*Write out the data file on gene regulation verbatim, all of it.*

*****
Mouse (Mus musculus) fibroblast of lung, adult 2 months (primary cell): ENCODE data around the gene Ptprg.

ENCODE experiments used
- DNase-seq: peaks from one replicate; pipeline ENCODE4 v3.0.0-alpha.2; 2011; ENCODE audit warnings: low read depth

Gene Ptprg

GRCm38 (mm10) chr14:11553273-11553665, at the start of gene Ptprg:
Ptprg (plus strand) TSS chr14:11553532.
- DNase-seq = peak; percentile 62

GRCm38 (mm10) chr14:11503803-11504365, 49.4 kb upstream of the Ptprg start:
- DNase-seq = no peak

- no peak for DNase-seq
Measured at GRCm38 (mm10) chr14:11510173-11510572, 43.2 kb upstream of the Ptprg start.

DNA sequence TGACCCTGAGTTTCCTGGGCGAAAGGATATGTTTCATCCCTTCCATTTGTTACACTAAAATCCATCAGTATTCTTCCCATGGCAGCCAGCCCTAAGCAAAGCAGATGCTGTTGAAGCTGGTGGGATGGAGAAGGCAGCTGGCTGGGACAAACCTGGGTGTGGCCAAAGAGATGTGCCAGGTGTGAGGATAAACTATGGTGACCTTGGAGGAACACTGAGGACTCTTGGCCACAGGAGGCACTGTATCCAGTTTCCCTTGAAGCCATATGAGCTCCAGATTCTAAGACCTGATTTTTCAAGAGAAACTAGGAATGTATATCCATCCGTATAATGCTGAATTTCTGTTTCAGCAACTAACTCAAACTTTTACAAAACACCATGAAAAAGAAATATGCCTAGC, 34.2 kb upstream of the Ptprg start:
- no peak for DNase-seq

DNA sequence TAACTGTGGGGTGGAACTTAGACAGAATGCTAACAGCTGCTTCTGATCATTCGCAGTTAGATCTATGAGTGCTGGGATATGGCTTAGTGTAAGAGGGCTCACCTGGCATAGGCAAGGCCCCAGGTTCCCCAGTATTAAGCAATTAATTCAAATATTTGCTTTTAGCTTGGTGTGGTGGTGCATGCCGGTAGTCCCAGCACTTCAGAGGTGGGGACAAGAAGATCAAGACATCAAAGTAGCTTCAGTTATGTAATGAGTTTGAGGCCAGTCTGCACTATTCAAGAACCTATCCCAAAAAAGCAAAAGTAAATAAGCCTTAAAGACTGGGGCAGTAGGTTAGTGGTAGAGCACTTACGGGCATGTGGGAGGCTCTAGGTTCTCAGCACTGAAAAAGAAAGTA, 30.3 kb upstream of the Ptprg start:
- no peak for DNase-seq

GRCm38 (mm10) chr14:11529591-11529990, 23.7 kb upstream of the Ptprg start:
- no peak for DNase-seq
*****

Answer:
Mouse (Mus musculus) fibroblast of lung, adult 2 months (primary cell): ENCODE data around the gene Ptprg.

ENCODE experiments used
- DNase-seq: peaks from one replicate; pipeline ENCODE4 v3.0.0-alpha.2; 2011; ENCODE audit warnings: low read depth

Gene Ptprg

GRCm38 (mm10) chr14:11553273-11553665, at the start of gene Ptprg:
Ptprg (plus strand) TSS chr14:11553532.
- DNase-seq = peak; percentile 62

GRCm38 (mm10) chr14:11503803-11504365, 49.4 kb upstream of the Ptprg start:
- DNase-seq = no peak

- no peak for DNase-seq
Measured at GRCm38 (mm10) chr14:11510173-11510572, 43.2 kb upstream of the Ptprg start.

DNA sequence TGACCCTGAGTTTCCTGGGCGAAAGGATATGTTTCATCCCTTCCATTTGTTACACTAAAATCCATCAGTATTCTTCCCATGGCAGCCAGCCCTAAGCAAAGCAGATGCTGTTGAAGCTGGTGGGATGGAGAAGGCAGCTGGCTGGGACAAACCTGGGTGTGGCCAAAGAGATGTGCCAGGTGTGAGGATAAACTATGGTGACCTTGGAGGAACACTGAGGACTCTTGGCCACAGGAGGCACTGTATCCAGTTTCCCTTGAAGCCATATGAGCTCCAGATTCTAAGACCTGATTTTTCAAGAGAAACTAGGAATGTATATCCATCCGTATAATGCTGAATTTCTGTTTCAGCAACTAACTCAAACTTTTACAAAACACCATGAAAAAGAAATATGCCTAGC, 34.2 kb upstream of the Ptprg start:
- no peak for DNase-seq

DNA sequence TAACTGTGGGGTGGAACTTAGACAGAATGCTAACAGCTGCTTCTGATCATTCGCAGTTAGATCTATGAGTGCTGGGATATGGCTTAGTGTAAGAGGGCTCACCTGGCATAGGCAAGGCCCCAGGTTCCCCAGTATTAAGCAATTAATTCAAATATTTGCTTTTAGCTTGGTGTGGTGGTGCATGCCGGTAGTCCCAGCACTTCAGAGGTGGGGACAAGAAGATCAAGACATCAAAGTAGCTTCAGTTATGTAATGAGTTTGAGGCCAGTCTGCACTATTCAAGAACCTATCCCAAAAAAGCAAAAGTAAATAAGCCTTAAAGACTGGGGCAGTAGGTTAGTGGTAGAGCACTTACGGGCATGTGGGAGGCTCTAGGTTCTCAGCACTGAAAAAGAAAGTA, 30.3 kb upstream of the Ptprg start:
- no peak for DNase-seq

GRCm38 (mm10) chr14:11529591-11529990, 23.7 kb upstream of the Ptprg start:
- no peak for DNase-seq